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BLOOMINGTON — There may be a day when Elmo Quinn retires, but he’s not ready to think about that just yet.

When that day comes, though, the owner of Quinn’s Shell at the corner of Main and Chestnut streets in Bloomington will be able to add Route 66 Hall of Famer to his list of accolades.

Quinn and his wife of 48 years, Eula, will be inducted into the Route 66 Association of Illinois Hall of Fame on Saturday in Lincoln. To qualify for election, nominees must have made significant contributions to the character or history of the Illinois portion of Route 66 from 1926 to 1977 while it was an official U.S. highway in Illinois.

“I’m very honored,” he said. “It has taken four generations of customers to put us in this situation and we are very thankful to them.”

Last October, the Quinns celebrated 70 years as a neighborhood service station. The business has been in the family since it opened in 1941 on what was then Route 66.

“It’s a perfect story,” said Dave Sullivan, a member of the association who nominated the Quinns. “They are a lovely couple with a very loyal group of customers that have been going there since the station opened. It’s a great family. They are great people.”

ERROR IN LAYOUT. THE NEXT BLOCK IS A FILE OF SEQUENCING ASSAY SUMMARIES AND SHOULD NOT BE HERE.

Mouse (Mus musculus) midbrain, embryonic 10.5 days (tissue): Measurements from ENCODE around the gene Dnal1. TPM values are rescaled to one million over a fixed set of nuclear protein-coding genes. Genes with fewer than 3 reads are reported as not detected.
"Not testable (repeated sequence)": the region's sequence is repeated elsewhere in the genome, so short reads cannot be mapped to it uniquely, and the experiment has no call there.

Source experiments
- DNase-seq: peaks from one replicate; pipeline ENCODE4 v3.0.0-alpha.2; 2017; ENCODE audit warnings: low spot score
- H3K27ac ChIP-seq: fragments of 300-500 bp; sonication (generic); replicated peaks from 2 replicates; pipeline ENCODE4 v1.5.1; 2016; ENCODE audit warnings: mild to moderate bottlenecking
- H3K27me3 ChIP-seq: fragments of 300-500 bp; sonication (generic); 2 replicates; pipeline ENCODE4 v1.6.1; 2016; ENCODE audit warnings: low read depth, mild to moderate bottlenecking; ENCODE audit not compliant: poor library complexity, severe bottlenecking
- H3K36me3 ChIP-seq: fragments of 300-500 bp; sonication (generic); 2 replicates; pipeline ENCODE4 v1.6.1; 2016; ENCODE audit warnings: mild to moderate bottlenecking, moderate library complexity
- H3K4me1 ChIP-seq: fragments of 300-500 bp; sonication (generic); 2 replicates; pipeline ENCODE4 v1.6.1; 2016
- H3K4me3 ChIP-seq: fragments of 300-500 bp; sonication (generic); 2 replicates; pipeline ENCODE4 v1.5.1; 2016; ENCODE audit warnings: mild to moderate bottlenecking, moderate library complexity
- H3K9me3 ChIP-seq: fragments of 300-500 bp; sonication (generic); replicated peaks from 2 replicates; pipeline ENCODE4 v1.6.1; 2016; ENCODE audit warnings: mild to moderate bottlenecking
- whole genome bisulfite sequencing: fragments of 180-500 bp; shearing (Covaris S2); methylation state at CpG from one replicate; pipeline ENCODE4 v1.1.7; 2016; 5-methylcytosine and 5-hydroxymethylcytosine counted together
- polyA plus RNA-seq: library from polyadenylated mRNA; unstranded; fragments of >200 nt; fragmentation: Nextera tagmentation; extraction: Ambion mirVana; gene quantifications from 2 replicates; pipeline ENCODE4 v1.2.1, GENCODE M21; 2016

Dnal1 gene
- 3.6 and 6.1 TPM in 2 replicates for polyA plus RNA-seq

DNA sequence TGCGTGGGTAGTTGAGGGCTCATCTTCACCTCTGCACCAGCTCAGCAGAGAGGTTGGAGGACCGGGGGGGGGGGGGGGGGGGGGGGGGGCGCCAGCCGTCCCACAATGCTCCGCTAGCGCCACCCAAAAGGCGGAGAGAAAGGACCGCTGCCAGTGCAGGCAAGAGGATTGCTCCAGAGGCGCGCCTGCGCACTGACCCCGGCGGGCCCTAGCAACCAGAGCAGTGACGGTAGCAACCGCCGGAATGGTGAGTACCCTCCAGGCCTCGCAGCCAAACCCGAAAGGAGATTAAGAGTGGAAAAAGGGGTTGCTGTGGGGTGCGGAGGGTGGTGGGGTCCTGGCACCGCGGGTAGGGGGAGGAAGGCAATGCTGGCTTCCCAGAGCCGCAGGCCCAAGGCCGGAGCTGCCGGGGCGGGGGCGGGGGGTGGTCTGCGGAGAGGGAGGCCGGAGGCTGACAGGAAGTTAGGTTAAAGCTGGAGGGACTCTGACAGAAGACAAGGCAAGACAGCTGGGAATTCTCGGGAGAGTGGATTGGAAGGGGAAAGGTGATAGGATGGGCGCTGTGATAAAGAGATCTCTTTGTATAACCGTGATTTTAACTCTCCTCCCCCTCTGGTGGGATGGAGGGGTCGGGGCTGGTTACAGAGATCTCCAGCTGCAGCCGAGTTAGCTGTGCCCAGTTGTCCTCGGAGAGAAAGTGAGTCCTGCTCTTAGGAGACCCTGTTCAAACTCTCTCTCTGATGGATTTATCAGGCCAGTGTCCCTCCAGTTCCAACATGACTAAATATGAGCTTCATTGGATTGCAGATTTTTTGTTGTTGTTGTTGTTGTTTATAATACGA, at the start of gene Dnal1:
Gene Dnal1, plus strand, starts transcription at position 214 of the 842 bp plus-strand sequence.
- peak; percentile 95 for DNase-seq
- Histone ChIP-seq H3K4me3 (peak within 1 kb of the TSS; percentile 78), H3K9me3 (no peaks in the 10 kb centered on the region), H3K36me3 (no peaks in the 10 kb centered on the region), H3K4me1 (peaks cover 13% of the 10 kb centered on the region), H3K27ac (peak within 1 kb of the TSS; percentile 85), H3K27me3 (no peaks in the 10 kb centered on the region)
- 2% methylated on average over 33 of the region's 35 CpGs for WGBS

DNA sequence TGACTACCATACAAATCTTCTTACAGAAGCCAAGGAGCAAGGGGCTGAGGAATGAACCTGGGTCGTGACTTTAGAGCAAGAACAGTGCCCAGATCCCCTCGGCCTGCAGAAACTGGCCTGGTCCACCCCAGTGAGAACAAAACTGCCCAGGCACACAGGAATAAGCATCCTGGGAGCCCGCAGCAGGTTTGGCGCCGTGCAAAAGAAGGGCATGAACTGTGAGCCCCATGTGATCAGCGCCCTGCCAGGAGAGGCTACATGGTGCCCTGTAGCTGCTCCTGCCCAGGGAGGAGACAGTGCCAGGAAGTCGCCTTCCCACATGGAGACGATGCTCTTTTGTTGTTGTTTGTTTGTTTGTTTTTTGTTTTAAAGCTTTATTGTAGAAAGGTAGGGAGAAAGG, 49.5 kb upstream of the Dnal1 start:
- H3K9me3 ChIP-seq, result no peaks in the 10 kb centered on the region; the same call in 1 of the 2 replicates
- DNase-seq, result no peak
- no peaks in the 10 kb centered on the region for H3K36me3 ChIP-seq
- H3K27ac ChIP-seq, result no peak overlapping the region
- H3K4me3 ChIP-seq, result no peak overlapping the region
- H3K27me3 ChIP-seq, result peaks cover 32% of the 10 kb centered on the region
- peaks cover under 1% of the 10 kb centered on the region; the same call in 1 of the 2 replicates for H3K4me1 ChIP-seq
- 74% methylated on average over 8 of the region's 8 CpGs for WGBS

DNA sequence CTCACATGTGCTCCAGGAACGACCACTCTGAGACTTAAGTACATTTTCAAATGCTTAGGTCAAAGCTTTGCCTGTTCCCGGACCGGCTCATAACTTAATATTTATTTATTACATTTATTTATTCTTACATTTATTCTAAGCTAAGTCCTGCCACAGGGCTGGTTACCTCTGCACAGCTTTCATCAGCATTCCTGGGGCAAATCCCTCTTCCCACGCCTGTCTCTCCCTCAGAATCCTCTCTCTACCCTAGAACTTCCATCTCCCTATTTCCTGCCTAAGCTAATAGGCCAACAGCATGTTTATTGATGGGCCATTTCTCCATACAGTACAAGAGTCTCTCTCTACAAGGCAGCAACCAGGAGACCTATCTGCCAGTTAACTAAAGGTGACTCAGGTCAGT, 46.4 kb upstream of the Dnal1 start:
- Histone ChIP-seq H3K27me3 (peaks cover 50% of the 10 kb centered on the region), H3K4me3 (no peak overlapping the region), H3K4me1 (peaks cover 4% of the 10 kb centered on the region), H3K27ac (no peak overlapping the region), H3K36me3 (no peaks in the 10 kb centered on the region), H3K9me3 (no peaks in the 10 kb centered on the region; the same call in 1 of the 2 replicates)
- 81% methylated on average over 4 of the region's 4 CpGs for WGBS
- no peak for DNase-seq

The Quinns will be inducted along with Roger Gray of Gray’s Garage in Pontiac, gas station owner Samuel Reichert Sr. of Plainfield and the Ra66it Ranch Visitor’s Center in Staunton.

When Quinn’s station was opened by brothers Elmo C. and Eldon Quinn in 1941, it operated as a Texaco station. The current Elmo Quinn began working there in the 1950s and purchased the station from his father and uncle in 1978.

In 1985, it became a Shell station, but the Quinns still provide full service, which includes Elmo personally pumping the gas, washing windows and checking engine fluids.

“I’ve got really fond memories of Route 66,” he said. “Back before the interstates came through Bloomington, we had about 19,000 to 20,000 vehicles pass by each day. To be recognized for something that has meant so much to so many people means a lot.”

“I’m very humbled by it,” Gray said. “I’m not one for being in the public much, but I know it’s a great honor.”

On Tuesday, Roger Gray and his wife, Betty, will celebrate their 58th year of marriage.

“I met her at a skating rink in Pontiac,” he said. “She helped me run the business for the first 16 years and then went back to school and became a registered nurse.”

Gray was born just steps away from Route 66 in Pontiac, where he grew up. After serving in the Air Force, he returned to Pontiac and opened Gray’s Garage at the junction of Route 66 and Illinois 116.

He opened his business in 1963 with a 24-hour wrecker service and auto body repair shop, working on anything from a Volkswagen Beetle to an 18-wheel semitrailer.

Gray has retired, but seven of the 12 employees at the business are members of Gray’s family.

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